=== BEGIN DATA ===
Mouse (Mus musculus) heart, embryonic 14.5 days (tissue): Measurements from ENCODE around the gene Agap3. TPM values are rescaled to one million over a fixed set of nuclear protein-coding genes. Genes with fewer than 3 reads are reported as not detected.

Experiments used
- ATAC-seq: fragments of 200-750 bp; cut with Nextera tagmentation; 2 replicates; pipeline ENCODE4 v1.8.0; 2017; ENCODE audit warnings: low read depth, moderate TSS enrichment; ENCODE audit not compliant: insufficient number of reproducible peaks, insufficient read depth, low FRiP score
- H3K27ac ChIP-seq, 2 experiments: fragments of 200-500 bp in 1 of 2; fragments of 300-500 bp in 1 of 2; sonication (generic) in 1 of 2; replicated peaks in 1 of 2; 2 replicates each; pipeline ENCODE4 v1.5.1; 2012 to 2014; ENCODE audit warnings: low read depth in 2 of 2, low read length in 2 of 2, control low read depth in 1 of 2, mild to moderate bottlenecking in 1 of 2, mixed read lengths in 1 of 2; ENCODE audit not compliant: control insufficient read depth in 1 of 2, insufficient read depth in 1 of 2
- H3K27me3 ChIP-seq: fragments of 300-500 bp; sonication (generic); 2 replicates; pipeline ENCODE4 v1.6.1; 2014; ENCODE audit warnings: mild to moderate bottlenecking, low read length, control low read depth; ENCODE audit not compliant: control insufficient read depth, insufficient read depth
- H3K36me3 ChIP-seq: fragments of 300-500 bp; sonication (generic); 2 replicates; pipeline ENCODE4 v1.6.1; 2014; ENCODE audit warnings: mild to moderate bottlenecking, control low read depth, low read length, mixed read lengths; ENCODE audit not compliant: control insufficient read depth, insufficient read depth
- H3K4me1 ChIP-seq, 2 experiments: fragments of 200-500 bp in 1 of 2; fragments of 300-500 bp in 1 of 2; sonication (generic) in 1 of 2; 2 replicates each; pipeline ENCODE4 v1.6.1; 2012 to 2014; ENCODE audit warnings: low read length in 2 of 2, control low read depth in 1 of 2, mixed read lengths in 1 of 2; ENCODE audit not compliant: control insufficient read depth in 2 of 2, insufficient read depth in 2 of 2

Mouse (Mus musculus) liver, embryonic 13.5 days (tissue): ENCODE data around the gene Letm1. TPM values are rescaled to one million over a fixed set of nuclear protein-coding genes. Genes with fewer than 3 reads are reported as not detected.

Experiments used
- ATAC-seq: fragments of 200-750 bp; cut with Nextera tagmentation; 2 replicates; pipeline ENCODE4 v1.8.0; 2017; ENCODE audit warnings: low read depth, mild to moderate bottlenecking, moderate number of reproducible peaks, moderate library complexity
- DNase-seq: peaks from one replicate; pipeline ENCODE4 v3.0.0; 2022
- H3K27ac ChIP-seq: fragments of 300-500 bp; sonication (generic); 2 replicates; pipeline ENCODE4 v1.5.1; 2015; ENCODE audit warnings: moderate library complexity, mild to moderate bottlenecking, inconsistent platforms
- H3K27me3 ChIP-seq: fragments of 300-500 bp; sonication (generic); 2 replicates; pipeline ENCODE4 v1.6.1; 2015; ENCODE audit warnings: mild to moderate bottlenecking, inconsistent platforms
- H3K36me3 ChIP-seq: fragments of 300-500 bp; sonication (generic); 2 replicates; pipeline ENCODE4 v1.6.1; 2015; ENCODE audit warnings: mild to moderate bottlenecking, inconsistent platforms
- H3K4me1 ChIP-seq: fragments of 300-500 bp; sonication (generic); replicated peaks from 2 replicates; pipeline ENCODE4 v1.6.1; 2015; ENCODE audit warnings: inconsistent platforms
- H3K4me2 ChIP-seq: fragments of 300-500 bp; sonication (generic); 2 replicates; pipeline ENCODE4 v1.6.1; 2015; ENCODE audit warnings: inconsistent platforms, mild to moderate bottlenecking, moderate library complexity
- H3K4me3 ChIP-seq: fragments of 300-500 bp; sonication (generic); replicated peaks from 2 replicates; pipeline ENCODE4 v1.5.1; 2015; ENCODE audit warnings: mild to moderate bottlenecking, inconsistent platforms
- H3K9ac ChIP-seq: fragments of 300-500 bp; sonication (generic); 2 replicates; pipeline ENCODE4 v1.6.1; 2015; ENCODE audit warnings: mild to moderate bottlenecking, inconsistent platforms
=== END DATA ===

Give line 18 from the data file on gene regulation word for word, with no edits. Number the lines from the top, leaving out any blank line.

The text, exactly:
- H3K9ac ChIP-seq: fragments of 300-500 bp; sonication (generic); 2 replicates; pipeline ENCODE4 v1.6.1; 2015; ENCODE audit warnings: mild to moderate bottlenecking, inconsistent platforms